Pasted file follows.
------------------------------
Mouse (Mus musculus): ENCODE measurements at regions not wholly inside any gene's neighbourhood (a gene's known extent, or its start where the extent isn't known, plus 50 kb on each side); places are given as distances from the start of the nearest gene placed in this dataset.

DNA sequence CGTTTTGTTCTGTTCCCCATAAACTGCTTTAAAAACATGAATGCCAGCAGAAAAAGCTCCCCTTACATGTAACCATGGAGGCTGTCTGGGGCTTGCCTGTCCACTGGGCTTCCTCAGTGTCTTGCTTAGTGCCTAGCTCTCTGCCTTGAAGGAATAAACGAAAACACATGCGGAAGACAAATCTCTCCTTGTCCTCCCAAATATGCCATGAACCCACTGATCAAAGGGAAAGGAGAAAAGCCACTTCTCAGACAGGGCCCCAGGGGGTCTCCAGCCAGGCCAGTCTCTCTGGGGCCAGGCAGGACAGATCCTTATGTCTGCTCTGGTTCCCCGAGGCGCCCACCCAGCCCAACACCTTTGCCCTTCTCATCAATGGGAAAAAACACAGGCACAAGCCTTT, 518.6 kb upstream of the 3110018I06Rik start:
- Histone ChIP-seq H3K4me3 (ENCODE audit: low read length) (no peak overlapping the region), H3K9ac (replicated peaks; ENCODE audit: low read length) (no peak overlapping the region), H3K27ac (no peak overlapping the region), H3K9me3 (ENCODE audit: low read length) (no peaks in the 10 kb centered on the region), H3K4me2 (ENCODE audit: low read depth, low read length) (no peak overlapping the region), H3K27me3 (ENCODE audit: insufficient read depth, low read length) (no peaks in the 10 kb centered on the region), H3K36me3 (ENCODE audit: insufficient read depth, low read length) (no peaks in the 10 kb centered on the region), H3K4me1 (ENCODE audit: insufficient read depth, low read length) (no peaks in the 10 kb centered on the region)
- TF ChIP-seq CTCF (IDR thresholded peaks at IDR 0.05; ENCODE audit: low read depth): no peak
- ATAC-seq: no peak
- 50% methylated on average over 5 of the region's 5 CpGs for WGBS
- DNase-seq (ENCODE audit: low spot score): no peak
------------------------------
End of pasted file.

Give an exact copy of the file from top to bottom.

Mouse (Mus musculus): ENCODE measurements at regions not wholly inside any gene's neighbourhood (a gene's known extent, or its start where the extent isn't known, plus 50 kb on each side); places are given as distances from the start of the nearest gene placed in this dataset.

DNA sequence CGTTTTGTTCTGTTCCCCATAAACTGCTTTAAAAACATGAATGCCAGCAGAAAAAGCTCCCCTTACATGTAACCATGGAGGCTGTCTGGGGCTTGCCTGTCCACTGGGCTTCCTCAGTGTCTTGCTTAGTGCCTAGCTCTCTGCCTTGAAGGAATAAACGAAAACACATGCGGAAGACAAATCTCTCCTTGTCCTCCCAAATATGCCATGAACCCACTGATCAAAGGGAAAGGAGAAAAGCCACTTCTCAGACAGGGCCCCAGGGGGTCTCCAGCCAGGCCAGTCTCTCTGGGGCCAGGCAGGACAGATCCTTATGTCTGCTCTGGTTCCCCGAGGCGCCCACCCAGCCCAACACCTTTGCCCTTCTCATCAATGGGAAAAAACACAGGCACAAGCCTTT, 518.6 kb upstream of the 3110018I06Rik start:
- Histone ChIP-seq H3K4me3 (ENCODE audit: low read length) (no peak overlapping the region), H3K9ac (replicated peaks; ENCODE audit: low read length) (no peak overlapping the region), H3K27ac (no peak overlapping the region), H3K9me3 (ENCODE audit: low read length) (no peaks in the 10 kb centered on the region), H3K4me2 (ENCODE audit: low read depth, low read length) (no peak overlapping the region), H3K27me3 (ENCODE audit: insufficient read depth, low read length) (no peaks in the 10 kb centered on the region), H3K36me3 (ENCODE audit: insufficient read depth, low read length) (no peaks in the 10 kb centered on the region), H3K4me1 (ENCODE audit: insufficient read depth, low read length) (no peaks in the 10 kb centered on the region)
- TF ChIP-seq CTCF (IDR thresholded peaks at IDR 0.05; ENCODE audit: low read depth): no peak
- ATAC-seq: no peak
- 50% methylated on average over 5 of the region's 5 CpGs for WGBS
- DNase-seq (ENCODE audit: low spot score): no peak